Bone is a composite biomaterial of mineral crystals, organic matrix, and water. Each contributes to bone quality and strength and may change independently, or together, with disease progression and treatment. Even so, there is a near ubiquitous reliance on ionizing x-ray-based approaches to measure bone mineral density (BMD) which is unable to fully characterize bone strength and may not adequately predict fracture risk. Characterization of treatment efficacy in bone diseases of altered remodeling is complicated by the lack of imaging modality able to safely monitor material-level and biochemical changes in vivo. To improve upon the current state of bone imaging, we tested the efficacy of Multi Band SWeep Imaging with Fourier Transformation (MB-SWIFT) magnetic resonance imaging (MRI) as a readout of bone derangement in an estrogen deficient ovariectomized (OVX) rat model during growth. MB-SWIFT MRI-derived BMD correlated significantly with BMD measured using micro-computed tomography (μCT). In this rodent model, growth appeared to overcome estrogen deficiency as bone mass continued to increase longitudinally over the duration of the study. Nonetheless, after 10 weeks of intervention, MB-SWIFT detected significant changes consistent with estrogen deficiency in cortical water, cortical matrix organization (T1), and marrow fat. Findings point to MB-SWIFT's ability to quantify BMD in good agreement with μCT while providing additive quantitative outcomes about bone quality in a manner consistent with estrogen deficiency. These results indicate MB-SWIFT as a non-ionizing imaging strategy with value for bone imaging and may be a promising technique to progress to the clinic for monitoring and clinical management of patients with bone diseases such as osteoporosis.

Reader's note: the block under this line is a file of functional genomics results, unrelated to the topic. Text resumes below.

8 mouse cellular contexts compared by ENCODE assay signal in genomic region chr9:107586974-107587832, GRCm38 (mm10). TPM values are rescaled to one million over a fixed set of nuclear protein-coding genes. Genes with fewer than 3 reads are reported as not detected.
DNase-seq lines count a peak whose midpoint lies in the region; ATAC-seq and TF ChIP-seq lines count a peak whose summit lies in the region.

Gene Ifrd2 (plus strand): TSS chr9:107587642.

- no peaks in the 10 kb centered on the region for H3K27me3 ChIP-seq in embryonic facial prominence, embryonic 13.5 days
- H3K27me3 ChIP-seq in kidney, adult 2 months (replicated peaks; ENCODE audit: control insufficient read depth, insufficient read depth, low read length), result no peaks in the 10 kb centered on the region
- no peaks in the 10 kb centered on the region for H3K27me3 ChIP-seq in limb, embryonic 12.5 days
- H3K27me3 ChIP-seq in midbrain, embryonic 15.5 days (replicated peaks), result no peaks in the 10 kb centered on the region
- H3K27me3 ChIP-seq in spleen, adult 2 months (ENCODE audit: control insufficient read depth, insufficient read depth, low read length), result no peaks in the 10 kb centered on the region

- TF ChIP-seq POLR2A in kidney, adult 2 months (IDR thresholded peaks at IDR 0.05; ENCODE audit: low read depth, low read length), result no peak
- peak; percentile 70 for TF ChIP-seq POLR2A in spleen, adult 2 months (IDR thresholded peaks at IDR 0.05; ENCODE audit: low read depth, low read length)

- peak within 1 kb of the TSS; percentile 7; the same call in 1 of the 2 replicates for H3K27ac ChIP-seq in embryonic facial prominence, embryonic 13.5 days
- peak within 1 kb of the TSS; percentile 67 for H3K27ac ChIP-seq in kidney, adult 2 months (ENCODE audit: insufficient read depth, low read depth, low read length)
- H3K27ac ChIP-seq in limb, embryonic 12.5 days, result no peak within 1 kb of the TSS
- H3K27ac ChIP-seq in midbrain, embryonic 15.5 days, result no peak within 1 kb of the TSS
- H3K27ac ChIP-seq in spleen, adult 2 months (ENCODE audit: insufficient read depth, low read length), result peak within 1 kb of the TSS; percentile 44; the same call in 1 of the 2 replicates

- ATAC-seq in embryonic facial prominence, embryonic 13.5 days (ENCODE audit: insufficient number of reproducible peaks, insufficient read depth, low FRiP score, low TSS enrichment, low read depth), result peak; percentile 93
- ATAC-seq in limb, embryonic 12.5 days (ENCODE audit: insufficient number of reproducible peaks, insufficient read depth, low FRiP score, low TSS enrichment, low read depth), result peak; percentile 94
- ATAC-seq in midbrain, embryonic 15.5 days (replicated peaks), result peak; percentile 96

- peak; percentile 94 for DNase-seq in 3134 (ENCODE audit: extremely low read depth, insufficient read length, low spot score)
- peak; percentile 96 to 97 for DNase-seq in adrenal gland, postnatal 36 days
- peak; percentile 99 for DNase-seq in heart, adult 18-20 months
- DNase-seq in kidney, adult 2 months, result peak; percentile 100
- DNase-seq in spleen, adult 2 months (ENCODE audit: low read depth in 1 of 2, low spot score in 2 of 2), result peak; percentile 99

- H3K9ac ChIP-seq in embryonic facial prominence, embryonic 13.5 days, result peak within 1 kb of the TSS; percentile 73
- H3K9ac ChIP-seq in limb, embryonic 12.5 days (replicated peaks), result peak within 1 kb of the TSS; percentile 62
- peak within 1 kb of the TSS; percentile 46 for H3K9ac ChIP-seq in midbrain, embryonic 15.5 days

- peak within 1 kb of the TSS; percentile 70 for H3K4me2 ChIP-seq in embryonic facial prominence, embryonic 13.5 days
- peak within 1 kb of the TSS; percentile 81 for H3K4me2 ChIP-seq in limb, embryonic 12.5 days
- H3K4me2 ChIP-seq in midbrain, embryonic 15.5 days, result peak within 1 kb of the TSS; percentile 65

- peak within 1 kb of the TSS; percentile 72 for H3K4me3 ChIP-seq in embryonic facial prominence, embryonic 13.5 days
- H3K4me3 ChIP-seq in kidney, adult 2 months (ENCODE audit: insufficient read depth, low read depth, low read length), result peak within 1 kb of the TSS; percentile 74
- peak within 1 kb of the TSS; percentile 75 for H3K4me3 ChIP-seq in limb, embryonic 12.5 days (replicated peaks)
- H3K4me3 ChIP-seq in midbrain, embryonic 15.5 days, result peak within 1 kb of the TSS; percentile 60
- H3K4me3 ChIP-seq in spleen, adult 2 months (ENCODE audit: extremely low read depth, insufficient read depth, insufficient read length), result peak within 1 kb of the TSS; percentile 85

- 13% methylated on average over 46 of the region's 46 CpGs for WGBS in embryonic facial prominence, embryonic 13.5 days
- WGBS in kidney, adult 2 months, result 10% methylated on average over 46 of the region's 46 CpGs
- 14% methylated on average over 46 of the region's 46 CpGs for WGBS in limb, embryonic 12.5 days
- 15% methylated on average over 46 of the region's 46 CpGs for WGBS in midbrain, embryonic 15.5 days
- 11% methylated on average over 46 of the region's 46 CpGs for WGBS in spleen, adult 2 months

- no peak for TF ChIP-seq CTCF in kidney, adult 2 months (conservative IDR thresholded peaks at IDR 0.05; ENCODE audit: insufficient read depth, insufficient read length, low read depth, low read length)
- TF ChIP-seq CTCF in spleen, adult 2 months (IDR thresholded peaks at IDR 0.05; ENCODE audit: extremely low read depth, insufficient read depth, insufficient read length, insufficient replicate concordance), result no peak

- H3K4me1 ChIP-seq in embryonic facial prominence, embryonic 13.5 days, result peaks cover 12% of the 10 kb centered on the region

Bibliographical noteFunding Information:
This material is based upon work supported by the National Science Foundation Graduate Research Fellowship Program under Grant No. 1256260 DGE (RKS), and the National Institutes of Health S10 OD017979 , and P30 AR069620 .
- Bone mineral density
- Bone quality
- Magnetic resonance imaging
- SWeep imaging with Fourier transformation